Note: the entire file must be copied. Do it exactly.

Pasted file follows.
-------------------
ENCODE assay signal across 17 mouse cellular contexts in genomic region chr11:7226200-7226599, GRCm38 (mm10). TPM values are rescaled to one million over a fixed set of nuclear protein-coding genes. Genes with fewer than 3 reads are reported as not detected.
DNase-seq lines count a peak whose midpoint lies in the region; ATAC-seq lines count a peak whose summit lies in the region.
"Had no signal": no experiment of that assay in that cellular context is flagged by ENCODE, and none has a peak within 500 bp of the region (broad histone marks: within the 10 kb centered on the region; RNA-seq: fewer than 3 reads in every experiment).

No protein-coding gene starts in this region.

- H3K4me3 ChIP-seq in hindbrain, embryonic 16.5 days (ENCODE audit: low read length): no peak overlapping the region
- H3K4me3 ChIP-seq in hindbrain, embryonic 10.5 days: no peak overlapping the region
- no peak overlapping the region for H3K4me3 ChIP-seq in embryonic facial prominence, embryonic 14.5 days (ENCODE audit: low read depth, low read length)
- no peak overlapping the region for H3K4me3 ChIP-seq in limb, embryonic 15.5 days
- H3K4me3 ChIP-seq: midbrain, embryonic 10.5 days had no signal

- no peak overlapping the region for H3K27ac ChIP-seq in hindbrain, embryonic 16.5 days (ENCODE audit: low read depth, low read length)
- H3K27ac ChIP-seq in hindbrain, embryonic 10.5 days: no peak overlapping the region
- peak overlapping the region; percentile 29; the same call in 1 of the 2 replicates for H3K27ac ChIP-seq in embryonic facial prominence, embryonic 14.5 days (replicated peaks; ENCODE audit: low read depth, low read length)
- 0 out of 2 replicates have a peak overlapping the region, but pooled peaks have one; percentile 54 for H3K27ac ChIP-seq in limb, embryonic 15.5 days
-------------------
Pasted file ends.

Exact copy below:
ENCODE assay signal across 17 mouse cellular contexts in genomic region chr11:7226200-7226599, GRCm38 (mm10). TPM values are rescaled to one million over a fixed set of nuclear protein-coding genes. Genes with fewer than 3 reads are reported as not detected.
DNase-seq lines count a peak whose midpoint lies in the region; ATAC-seq lines count a peak whose summit lies in the region.
"Had no signal": no experiment of that assay in that cellular context is flagged by ENCODE, and none has a peak within 500 bp of the region (broad histone marks: within the 10 kb centered on the region; RNA-seq: fewer than 3 reads in every experiment).

No protein-coding gene starts in this region.

- H3K4me3 ChIP-seq in hindbrain, embryonic 16.5 days (ENCODE audit: low read length): no peak overlapping the region
- H3K4me3 ChIP-seq in hindbrain, embryonic 10.5 days: no peak overlapping the region
- no peak overlapping the region for H3K4me3 ChIP-seq in embryonic facial prominence, embryonic 14.5 days (ENCODE audit: low read depth, low read length)
- no peak overlapping the region for H3K4me3 ChIP-seq in limb, embryonic 15.5 days
- H3K4me3 ChIP-seq: midbrain, embryonic 10.5 days had no signal

- no peak overlapping the region for H3K27ac ChIP-seq in hindbrain, embryonic 16.5 days (ENCODE audit: low read depth, low read length)
- H3K27ac ChIP-seq in hindbrain, embryonic 10.5 days: no peak overlapping the region
- peak overlapping the region; percentile 29; the same call in 1 of the 2 replicates for H3K27ac ChIP-seq in embryonic facial prominence, embryonic 14.5 days (replicated peaks; ENCODE audit: low read depth, low read length)
- 0 out of 2 replicates have a peak overlapping the region, but pooled peaks have one; percentile 54 for H3K27ac ChIP-seq in limb, embryonic 15.5 days